Wind power development off Virginia begs the question: What’s out there?
Founded by Navy veterans, Sound Conclusions LLC has placed a half-dozen beach ball-sized buoys in the waters off the resort city to monitor marine mammals such as endangered right whales and other aquatic life. The company has gathered 44,000 hours of data that must be reviewed second-by-second and the work is being done on its own dime. The founders are guessing that the information has value to the 10 energy companies that have signaled their interest in developing the federally designated lease area about 25 miles off the coast.
The company’s self-appointed survey illustrates the challenges of building an offshore wind industry in the U.S., which lags most of the world, and the opportunities for economic development. Proponents have estimated an offshore wind industry could create up to 10,000 jobs, not to mention clean, renewable energy to hundreds of thousands of households.
Sound Conclusions principals Donald “Keith” Stevenson and Steven C. Pascuzzi presented some of their findings Thursday at a meeting of the Virginia Offshore Wind Development Authority, which is promoting the development of wind power and a new industrial base to support it.
“The biggest thing for us,” Stevenson said during a break in the meeting, “is we’re proponents of the wind energy concept because it’s right off Virginia Beach, the Virginia coast, where we live. We wanted to at least try to make some effort to push it along.”
The federal government expects to conduct an auction this year, perhaps as early as this spring, of the parcels available for wind development in the 130-square-mile lease area. The companies already expressing an interest include the state’s largest electric utility, Dominion Virginia Power, and Energy Management Inc., developer of the nation’s first offshore wind project off Massachusetts’ Cape Cod.
Authority members discussed some efforts already under way to speed offshore wind development. One involves placing ocean platforms at the perimeters of the leasing area to gather information on winds and bird activity and another study of the ocean floor.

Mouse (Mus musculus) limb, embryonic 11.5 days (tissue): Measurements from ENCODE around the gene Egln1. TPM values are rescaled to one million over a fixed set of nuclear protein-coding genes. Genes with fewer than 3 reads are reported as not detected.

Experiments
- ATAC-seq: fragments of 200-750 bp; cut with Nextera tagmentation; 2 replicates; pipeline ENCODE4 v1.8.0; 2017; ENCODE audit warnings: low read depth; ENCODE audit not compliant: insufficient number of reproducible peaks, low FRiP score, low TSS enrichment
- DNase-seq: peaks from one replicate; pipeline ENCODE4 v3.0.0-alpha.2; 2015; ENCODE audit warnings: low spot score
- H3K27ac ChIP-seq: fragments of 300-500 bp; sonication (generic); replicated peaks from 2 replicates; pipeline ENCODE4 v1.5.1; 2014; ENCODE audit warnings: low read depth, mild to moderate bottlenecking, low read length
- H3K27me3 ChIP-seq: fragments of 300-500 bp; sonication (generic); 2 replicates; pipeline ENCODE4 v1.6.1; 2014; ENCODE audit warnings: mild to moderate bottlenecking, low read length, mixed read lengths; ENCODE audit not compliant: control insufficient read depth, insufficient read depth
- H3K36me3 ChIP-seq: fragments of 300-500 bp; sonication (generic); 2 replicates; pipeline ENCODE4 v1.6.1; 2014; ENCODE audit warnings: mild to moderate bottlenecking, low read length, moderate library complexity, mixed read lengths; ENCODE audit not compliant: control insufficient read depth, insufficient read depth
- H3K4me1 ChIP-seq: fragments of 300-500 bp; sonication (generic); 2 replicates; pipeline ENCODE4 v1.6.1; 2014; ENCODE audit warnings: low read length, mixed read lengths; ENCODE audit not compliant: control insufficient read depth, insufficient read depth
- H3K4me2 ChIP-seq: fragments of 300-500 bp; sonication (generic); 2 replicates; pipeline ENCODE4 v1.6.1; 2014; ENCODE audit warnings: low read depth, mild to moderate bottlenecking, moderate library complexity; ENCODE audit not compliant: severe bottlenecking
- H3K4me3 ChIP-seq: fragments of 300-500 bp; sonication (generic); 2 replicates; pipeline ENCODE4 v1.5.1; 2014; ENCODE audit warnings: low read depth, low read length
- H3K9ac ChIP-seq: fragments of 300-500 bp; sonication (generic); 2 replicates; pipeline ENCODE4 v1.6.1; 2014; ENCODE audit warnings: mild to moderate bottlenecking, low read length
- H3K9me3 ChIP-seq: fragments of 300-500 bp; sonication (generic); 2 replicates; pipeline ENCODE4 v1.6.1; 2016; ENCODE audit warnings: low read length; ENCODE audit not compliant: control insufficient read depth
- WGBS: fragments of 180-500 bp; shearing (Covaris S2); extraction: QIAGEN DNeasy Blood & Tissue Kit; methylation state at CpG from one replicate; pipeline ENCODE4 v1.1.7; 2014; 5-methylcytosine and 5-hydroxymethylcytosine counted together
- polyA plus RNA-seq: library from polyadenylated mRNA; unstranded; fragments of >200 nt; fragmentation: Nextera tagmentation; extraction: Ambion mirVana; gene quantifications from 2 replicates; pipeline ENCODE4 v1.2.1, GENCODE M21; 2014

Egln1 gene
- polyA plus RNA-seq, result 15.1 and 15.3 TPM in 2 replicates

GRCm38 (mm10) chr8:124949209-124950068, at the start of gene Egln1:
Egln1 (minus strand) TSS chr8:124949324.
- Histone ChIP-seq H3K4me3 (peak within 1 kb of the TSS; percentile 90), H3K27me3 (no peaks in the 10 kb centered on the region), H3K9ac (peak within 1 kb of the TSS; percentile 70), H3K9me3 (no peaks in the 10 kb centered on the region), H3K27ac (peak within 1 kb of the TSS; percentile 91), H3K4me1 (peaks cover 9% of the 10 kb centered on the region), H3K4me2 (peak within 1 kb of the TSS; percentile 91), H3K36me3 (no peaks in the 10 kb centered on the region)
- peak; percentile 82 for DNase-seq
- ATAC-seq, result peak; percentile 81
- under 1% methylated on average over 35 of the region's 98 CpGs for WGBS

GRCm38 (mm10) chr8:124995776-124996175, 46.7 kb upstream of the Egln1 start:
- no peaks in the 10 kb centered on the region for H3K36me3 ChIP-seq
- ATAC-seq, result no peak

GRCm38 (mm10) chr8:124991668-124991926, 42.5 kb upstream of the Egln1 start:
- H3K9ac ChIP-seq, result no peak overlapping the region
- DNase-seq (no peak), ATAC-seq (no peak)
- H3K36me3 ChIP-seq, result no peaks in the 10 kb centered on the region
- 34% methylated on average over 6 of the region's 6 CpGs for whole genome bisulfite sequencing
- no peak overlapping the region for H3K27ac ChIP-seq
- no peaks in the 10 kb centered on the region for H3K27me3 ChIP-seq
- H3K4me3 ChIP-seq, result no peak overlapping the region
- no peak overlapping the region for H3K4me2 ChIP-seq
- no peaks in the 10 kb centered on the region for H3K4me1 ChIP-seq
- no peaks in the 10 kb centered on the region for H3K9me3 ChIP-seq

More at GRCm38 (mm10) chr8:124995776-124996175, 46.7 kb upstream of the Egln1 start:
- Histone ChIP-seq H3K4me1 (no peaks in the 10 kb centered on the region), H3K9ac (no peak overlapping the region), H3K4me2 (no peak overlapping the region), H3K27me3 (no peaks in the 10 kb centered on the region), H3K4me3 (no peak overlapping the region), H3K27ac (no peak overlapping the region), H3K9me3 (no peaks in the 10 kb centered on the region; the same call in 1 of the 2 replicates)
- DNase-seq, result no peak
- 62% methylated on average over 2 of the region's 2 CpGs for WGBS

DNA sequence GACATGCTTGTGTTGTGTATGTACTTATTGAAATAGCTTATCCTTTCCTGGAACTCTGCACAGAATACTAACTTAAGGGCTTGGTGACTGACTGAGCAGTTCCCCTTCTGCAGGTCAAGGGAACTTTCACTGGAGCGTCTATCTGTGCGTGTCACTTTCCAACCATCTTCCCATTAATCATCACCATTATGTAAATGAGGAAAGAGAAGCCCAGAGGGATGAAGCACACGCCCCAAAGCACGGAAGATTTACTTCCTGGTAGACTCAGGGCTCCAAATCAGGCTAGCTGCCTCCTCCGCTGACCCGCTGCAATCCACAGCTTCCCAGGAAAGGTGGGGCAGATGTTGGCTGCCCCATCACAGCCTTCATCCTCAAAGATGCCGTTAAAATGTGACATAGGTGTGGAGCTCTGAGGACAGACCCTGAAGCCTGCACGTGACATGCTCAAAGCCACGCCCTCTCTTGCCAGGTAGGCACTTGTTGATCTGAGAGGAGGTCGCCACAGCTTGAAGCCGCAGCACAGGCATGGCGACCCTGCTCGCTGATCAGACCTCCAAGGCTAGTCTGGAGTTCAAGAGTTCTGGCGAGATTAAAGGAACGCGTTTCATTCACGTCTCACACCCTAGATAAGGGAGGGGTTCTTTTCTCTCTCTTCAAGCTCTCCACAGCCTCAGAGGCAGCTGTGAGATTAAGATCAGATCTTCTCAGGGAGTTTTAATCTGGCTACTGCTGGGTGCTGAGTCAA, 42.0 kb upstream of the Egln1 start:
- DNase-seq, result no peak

“There’s very little data available on what’s out there,” said Al Christopher, director of the division of energy with the state Department of Mines, Minerals and Energy.
That’s where Sound Conclusions figures into the equation. The company can smooth the way for energy companies that already will face big capital costs for the development and manufacture of massive wind turbines that can withstand an ocean environment, as well as transmission costs.
“What we want to do is bridge some of the gaps that are out there,” Stevenson told the authority. “There’s really been a big knowledge gap into what is going on off the coast of Virginia.”
The company said the data-collecting will take a year and continue on for years after that. They’ve analyzed about 70 percent of the acoustic data.
Pascuzzi and Stevenson were cautious about discussing too much of their work. “From a future standpoint, we’re very interested in working with Virginia offshore development,” Stevenson said.
They may have had a future customer in the audience, which include energy companies and industry officials.
“Whoever gets the wind energy area will be interested in some of this data,” said Mary C. Doswell, Dominion’s senior vice president for alternative energy solutions. “Certainly, environmental groups want to know what the migratory patterns are and what would be affected in the wind energy area.”
While much has to be learned about the lease area, offshore wind power advocates say the relatively shallow waters off Virginia are optimal for development and its port and shipbuilding industry offer an ideal platform to build and launch the towering turbines and blades that convert wind to energy.
The best estimates forecast turbines rotating off the coast no earlier than 2012, but Christopher stressed that no one can say with certainty when that will occur.